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One Sale Does Not a GE Turnaround Make

Brooke Sutherland

(Bloomberg Opinion) -- General Electric Co. investors may be getting ahead of themselves again. Shares of the company spiked this week following a Bloomberg News report that Apollo Global Management is meeting with lenders about a bid for all or part of its GECAS jet-leasing unit. On the one hand, a sale would be fresh evidence that CEO Larry Culp has taken the lessons of his predecessor John Flannery’s hesitation to heart and is willing to do what’s necessary to put GE on more stable footing. On the other, there are more questions than answers about a possible GECAS sale at this point, and it won’t solve everything.

GECAS has about $40 billion of assets, according to the company. But helicopter lessor Waypoint Leasing Holdings Ltd. filed for bankruptcy in November amid a drop in utilization, while rival aircraft lessors AerCap Holdings NV and Air Lease Corp. have declined 20 percent and 27 percent, respectively, from last year’s highs. That suggests a discount to asset value is warranted; JPMorgan Chase & Co.’s Steve Tusa estimates an enterprise value in the ballpark of $30 billion and Gordon Haskett’s John Inch has said $5 billion to $6 billion in after-tax proceeds are possible. GECAS’s underlying profitability absent tax benefits is a question mark, but it is actually earning money, unlike the rest of GE Capital. So while a deal would raise cash and help mitigate GE Capital’s debt load, a GECAS divestiture by itself won’t change the fact that what’s left behind is mostly a pile of undesirable assets and a potentially hefty additional liability tied to legacy long-term care insurance assets.

One theme that came up in my conversations on this topic with investors is surprise that Apollo, which has little experience in jet leasing, would be considering this kind of mammoth bet. I flagged that KKR & Co. was also wading into the jet-leasing industry, but the buyout firm’s $1 billion investment in Altavair AirFinance is of a much different scale and is focused initially on freighters. The spread of e-commerce makes the business case for freighters more solid than the one for passenger jets — particularly as the global economic outlook gets murkier. While a leveraged buyout would obviously entail debt, jet lessors need an investment-grade rating to operate cost-effectively. So you may end up with a situation where the amount of debt GE can transfer with GECAS is limited, or Apollo chooses instead to buy only a more manageable chunk, which would make a sale even less of a game changer.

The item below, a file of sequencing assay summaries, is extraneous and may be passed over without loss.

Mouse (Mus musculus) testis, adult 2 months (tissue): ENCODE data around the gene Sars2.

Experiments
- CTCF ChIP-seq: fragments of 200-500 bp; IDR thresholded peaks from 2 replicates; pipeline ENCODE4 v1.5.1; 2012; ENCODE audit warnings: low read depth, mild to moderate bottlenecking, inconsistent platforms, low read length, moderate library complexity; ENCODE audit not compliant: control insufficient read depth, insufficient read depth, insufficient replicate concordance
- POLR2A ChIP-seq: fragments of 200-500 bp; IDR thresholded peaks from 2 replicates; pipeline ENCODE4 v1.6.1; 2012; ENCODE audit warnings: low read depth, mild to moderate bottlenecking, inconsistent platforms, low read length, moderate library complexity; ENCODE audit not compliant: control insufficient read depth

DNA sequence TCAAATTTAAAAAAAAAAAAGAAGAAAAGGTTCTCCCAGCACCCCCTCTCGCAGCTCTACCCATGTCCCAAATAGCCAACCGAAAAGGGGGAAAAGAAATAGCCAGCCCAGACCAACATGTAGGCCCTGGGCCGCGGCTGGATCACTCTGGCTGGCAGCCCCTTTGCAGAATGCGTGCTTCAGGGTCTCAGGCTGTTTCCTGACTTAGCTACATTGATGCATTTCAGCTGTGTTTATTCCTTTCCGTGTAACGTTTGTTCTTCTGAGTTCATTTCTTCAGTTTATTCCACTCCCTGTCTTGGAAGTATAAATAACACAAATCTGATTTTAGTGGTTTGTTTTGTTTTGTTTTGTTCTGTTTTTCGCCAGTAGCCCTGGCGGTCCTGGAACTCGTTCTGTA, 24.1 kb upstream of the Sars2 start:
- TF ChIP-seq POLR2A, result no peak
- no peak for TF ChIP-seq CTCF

Union Pacific Corp. this week hired a disciple of legendary cost-cutter Hunter Harrison as its new chief operating officer. Harrison’s “precision-railroading” strategy — which focuses on reducing the number of train cars and capital needed to run a railroad — drove heady profit improvements at Canadian Pacific Railway Ltd. and Canadian National Railway Co. He died in 2017, leaving a protege, James Foote, to complete a similar reboot at CSX Corp. Foote’s success has turned competitors into believers and made other Harrison disciples a hot commodity (Norfolk Southern Corp. also recently hired a former cohort of his as its vice president of transportation). The rush to implement Harrison’s blueprint has cast an uncomfortable spotlight on Warren Buffett’s BNSF Railway Co., whose executives have argued the tactics can hamstring growth and make it harder to respond to demand swings. I agree that operating efficiency isn’t everything; Canadian National and Canadian Pacific have higher rates of injuries, for example, and the changes can cause customer disruption and employee angst. BNSF has the benefit of being part of Buffett’s empire and could prove prescient in its resistance. That said, Buffett didn’t get to where he is by saying no thanks to higher profits.